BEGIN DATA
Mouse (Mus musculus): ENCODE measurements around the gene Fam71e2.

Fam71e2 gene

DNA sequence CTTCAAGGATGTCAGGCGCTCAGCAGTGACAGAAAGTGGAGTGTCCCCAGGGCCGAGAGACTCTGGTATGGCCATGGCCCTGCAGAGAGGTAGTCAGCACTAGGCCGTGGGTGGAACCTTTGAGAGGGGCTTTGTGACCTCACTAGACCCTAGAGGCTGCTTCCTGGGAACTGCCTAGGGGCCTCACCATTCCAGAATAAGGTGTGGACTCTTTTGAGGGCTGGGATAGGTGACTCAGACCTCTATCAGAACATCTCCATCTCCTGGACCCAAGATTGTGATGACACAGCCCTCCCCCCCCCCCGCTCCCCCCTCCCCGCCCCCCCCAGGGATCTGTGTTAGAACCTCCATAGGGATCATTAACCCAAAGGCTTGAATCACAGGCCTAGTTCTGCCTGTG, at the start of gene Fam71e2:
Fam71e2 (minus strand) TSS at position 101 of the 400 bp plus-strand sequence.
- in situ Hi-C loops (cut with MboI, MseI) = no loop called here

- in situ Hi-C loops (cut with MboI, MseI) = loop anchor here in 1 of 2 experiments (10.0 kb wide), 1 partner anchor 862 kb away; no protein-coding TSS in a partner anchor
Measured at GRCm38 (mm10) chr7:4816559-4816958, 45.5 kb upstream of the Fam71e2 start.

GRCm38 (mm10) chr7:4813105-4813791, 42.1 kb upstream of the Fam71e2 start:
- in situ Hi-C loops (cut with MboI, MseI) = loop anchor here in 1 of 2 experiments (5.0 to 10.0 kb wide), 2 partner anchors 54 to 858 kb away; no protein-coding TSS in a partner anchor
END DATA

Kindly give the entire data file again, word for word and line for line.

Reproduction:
Mouse (Mus musculus): ENCODE measurements around the gene Fam71e2.

Fam71e2 gene

DNA sequence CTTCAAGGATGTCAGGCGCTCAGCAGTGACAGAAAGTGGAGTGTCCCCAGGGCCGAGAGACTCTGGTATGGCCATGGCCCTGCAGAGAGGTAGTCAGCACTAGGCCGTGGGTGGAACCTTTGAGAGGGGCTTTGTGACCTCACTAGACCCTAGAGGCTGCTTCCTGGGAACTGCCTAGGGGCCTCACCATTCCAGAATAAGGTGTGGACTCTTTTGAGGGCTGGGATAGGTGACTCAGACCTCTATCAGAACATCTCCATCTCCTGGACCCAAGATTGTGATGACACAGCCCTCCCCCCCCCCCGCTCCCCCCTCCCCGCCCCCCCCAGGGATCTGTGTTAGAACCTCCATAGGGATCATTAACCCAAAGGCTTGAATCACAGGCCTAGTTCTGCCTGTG, at the start of gene Fam71e2:
Fam71e2 (minus strand) TSS at position 101 of the 400 bp plus-strand sequence.
- in situ Hi-C loops (cut with MboI, MseI) = no loop called here

- in situ Hi-C loops (cut with MboI, MseI) = loop anchor here in 1 of 2 experiments (10.0 kb wide), 1 partner anchor 862 kb away; no protein-coding TSS in a partner anchor
Measured at GRCm38 (mm10) chr7:4816559-4816958, 45.5 kb upstream of the Fam71e2 start.

GRCm38 (mm10) chr7:4813105-4813791, 42.1 kb upstream of the Fam71e2 start:
- in situ Hi-C loops (cut with MboI, MseI) = loop anchor here in 1 of 2 experiments (5.0 to 10.0 kb wide), 2 partner anchors 54 to 858 kb away; no protein-coding TSS in a partner anchor